Thanks, Cafe. Good to know.

Dina, our number is actually less than one percent of our city's population. Other major cities have a higher rate of homelessness. But as I said, one is too many.

Eamon, your opinions are welcome, whether I agree with you or not. (This time I happen to agree.)

Karin, this is a memory, not a statistic: When I was a kid, before the 80's, I remember the occasional "tramp" or "bum," as we called them. Guys who rode the rails and camped along the train tracks in my home town. I never saw beggars, ever.
In 1978 I moved to Chicago. Didn't see beggars there, either, until after Reagan became president. He took office in 1981, and cut the budgets of lots of social welfare programs, turning people onto the streets. It has been since then, in my memory, that it has become common to see people living on the streets in America. If you were born before 1970 you may be able to recall a time when homelessness was not the norm.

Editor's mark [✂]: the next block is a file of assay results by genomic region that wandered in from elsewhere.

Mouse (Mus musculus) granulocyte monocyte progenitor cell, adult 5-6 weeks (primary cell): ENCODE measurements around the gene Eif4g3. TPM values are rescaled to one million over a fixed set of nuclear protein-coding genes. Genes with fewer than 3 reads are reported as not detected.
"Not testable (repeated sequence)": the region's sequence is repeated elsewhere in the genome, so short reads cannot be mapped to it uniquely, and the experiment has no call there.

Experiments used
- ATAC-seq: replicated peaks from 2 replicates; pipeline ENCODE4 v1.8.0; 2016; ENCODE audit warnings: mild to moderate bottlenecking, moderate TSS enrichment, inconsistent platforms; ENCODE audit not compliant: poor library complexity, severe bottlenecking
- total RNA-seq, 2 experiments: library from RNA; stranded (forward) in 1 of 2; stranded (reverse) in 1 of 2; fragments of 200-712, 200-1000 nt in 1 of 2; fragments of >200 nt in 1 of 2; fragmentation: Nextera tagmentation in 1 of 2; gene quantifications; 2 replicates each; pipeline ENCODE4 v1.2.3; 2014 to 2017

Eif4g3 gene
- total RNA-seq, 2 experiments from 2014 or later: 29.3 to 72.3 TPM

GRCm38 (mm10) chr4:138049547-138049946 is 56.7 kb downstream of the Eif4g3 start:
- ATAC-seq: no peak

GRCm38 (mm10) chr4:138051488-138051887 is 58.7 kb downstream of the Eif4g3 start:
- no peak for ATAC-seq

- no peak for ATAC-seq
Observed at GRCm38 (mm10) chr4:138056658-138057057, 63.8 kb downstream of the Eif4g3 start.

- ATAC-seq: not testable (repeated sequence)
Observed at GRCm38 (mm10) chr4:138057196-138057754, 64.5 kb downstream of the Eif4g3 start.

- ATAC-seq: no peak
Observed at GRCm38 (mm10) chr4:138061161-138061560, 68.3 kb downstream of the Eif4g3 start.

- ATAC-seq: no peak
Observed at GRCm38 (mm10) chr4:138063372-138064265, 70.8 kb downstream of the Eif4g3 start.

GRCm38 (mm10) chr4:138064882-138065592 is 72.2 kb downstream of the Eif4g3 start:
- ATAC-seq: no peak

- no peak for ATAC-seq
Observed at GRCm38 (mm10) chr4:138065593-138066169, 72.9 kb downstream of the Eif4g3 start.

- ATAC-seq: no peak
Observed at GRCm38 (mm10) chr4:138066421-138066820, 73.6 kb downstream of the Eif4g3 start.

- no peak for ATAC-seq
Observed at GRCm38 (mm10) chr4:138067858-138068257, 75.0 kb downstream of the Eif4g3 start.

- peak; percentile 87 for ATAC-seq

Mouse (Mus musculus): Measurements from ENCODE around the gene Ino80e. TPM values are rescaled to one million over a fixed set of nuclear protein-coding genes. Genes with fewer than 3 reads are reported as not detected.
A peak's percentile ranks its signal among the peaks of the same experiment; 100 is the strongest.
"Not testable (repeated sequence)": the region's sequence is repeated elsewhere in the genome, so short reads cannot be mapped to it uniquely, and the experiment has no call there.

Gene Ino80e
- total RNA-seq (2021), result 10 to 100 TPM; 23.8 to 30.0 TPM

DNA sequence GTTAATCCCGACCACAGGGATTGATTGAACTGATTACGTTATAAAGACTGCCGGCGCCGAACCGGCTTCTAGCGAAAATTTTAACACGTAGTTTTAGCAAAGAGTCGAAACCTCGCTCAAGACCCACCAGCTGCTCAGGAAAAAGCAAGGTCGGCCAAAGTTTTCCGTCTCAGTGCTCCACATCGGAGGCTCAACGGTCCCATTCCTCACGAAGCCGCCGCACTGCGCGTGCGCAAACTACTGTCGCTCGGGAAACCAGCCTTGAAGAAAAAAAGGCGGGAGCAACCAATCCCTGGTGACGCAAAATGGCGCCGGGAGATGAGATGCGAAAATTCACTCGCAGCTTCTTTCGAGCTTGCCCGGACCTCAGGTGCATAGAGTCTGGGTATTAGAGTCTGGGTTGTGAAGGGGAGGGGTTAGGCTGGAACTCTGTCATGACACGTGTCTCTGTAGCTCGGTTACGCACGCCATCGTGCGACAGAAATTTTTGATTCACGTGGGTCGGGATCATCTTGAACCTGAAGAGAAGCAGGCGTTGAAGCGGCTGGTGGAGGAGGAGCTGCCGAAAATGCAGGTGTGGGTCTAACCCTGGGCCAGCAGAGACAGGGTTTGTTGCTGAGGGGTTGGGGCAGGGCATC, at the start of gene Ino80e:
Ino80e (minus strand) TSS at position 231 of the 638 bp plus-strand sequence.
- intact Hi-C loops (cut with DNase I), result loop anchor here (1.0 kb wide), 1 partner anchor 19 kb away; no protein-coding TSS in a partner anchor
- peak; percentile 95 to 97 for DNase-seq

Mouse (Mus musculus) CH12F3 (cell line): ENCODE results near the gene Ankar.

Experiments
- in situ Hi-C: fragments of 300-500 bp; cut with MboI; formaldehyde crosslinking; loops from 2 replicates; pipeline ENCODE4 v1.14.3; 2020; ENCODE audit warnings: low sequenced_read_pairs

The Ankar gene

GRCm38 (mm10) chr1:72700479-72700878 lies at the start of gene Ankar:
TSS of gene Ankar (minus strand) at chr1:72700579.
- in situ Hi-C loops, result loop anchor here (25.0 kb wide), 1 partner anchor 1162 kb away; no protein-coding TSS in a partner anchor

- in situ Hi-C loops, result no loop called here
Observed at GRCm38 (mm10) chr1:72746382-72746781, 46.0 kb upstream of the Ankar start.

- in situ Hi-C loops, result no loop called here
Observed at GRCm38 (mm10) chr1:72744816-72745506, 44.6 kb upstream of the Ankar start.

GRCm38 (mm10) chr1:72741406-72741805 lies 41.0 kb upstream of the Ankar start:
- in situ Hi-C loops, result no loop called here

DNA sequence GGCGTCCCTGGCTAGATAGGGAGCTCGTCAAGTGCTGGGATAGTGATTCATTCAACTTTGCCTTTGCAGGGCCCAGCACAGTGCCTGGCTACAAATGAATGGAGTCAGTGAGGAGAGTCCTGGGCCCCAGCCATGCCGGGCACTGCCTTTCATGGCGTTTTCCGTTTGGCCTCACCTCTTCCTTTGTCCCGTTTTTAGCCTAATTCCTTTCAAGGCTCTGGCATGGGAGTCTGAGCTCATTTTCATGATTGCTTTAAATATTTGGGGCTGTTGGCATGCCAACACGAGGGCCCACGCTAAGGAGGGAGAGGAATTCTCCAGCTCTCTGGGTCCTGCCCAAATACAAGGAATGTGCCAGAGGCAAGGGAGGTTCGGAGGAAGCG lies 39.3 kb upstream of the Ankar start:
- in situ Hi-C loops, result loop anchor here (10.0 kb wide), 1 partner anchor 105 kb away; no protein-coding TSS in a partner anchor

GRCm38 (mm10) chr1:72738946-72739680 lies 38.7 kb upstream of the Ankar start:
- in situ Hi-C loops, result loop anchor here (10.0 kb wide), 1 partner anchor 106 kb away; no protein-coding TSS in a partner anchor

Grazie, and welcome, Italo.

Margaret said...

I didn't know about this. Thanks.

HearkenCreative said...

One of the most impressive -- in my mind -- organizations in Pasadena is Door of Hope on Los Robles just south of Orange Grove. Homelessness affects families in profound and unique ways, and Door of Hope only takes in families.

I interned there for a summer in 1988, and we had a total of 5 families come through the doors (it's a small facility). Only two of the five families made it through the program and into job placement and their own apartment; the other three were back on the street due to the parents' drug addiction or violence. Let me tell you, I still cry for those kids that were back on the street because their parents couldn't clean up.